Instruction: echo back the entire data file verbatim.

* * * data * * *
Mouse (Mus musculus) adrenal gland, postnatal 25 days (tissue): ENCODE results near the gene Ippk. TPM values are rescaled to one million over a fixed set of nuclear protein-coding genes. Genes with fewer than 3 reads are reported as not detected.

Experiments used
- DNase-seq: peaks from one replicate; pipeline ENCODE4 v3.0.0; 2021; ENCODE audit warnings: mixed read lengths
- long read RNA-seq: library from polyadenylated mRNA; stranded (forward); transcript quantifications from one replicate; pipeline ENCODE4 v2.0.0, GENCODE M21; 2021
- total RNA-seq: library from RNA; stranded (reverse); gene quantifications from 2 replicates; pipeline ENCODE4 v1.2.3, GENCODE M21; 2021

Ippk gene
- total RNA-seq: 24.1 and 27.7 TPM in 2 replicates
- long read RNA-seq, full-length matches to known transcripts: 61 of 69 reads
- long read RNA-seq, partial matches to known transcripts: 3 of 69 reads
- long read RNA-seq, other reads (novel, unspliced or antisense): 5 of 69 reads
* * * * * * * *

Mouse (Mus musculus) adrenal gland, postnatal 25 days (tissue): ENCODE results near the gene Ippk. TPM values are rescaled to one million over a fixed set of nuclear protein-coding genes. Genes with fewer than 3 reads are reported as not detected.

Experiments used
- DNase-seq: peaks from one replicate; pipeline ENCODE4 v3.0.0; 2021; ENCODE audit warnings: mixed read lengths
- long read RNA-seq: library from polyadenylated mRNA; stranded (forward); transcript quantifications from one replicate; pipeline ENCODE4 v2.0.0, GENCODE M21; 2021
- total RNA-seq: library from RNA; stranded (reverse); gene quantifications from 2 replicates; pipeline ENCODE4 v1.2.3, GENCODE M21; 2021

Ippk gene
- total RNA-seq: 24.1 and 27.7 TPM in 2 replicates
- long read RNA-seq, full-length matches to known transcripts: 61 of 69 reads
- long read RNA-seq, partial matches to known transcripts: 3 of 69 reads
- long read RNA-seq, other reads (novel, unspliced or antisense): 5 of 69 reads